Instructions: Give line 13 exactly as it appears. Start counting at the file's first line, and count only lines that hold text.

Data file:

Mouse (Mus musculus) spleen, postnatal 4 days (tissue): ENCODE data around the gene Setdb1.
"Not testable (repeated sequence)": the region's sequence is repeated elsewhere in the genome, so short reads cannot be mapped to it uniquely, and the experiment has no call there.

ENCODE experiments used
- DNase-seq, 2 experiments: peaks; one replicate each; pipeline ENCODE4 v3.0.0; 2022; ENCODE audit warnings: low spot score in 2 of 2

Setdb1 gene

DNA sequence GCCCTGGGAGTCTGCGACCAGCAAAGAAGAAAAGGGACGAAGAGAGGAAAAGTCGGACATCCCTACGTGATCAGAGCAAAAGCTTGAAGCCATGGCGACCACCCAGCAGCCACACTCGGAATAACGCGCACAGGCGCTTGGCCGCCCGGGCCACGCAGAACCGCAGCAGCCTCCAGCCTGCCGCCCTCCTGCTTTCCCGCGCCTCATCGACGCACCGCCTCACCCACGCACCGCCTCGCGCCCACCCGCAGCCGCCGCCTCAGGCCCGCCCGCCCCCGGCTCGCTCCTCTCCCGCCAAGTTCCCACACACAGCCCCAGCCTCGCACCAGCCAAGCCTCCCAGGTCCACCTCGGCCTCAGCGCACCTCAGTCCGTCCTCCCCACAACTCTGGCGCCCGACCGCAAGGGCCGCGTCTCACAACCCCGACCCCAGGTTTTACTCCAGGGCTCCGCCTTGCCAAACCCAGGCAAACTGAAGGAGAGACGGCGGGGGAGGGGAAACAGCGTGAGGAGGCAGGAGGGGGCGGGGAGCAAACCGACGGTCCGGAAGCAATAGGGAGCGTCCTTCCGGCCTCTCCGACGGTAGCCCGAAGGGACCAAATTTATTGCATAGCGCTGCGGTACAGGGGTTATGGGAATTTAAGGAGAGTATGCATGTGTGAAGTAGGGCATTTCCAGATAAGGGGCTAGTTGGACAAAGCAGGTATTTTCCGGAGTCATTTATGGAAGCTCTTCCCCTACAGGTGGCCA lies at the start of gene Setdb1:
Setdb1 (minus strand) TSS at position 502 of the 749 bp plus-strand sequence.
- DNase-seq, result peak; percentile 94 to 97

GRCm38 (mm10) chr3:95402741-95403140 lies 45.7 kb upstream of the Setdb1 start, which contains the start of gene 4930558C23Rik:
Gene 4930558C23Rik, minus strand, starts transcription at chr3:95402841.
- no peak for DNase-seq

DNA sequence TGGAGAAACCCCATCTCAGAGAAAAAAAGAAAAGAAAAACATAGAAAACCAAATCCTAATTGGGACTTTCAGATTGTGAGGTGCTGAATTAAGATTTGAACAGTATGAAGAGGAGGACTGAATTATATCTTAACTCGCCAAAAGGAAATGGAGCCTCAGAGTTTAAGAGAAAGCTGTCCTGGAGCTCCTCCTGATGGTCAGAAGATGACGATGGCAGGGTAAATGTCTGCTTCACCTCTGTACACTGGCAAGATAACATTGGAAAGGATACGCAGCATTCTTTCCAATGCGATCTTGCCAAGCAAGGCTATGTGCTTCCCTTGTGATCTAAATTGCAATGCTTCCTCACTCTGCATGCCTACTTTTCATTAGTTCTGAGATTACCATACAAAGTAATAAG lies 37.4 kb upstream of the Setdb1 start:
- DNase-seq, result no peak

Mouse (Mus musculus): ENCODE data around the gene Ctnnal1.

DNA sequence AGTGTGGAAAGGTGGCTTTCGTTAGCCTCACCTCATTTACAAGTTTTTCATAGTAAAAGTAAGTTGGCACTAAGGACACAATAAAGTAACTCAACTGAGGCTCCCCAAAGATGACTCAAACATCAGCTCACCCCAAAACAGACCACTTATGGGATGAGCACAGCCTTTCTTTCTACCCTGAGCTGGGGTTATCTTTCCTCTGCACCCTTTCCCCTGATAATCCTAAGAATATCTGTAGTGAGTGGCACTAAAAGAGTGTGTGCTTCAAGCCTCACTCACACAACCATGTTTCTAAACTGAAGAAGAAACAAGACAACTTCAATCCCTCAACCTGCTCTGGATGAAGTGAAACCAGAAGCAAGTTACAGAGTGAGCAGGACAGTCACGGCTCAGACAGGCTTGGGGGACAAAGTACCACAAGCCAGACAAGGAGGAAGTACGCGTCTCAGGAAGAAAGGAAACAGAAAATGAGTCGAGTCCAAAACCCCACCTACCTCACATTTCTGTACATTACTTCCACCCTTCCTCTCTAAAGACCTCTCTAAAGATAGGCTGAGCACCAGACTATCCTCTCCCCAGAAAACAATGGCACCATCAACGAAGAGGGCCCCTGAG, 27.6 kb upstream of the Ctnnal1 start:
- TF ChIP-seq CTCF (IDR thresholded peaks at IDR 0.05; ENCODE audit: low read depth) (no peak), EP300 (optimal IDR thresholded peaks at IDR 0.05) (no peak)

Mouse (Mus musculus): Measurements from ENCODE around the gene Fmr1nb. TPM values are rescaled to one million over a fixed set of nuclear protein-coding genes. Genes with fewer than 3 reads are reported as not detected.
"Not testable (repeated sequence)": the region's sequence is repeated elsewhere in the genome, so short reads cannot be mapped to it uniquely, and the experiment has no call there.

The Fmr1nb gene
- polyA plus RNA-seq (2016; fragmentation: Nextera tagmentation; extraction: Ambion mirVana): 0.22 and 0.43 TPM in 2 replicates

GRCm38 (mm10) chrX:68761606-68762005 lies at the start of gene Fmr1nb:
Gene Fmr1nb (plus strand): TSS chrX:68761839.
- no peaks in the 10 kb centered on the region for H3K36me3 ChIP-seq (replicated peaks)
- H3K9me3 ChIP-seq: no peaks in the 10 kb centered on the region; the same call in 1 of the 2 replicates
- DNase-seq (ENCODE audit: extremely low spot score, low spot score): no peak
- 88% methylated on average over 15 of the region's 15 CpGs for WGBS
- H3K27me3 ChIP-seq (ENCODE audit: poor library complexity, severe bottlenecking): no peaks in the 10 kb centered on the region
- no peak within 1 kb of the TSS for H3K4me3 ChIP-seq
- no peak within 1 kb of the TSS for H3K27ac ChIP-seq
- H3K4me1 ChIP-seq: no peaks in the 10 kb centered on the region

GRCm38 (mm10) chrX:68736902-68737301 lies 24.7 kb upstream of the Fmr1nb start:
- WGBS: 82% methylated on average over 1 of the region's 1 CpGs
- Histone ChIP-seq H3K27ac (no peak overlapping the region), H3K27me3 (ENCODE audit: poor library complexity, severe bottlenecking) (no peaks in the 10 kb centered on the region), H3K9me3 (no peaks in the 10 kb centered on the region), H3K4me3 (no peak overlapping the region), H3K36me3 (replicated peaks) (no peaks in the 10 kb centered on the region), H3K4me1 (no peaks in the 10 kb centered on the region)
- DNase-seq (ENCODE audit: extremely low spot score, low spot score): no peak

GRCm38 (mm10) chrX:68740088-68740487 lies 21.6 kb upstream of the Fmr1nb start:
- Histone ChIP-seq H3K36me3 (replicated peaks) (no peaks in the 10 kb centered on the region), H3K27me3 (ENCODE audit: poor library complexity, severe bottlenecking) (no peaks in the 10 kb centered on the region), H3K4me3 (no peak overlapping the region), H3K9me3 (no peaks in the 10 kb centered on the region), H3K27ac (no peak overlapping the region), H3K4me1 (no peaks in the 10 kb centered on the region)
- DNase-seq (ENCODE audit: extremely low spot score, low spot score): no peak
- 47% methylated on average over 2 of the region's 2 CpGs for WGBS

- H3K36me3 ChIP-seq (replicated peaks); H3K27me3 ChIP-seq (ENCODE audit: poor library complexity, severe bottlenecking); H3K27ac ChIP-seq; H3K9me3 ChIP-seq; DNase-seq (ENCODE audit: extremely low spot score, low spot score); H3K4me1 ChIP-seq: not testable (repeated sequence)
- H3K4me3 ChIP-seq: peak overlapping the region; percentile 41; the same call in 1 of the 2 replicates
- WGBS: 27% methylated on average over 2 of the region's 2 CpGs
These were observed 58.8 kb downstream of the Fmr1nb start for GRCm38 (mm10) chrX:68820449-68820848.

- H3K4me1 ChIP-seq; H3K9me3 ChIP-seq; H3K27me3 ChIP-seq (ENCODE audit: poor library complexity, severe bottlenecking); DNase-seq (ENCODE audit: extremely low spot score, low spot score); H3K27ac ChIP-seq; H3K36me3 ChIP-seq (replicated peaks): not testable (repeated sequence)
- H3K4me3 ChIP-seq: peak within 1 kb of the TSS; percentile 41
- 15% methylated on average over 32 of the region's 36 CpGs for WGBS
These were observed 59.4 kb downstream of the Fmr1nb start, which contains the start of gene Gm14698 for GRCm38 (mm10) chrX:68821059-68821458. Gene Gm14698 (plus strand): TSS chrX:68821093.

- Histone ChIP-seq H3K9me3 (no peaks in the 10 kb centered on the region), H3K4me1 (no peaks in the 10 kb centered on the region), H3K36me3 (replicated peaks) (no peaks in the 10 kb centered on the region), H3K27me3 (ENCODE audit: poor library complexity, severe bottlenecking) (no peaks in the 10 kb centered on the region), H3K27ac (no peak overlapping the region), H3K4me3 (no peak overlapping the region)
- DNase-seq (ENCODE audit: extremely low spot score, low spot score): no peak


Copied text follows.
- DNase-seq, result no peak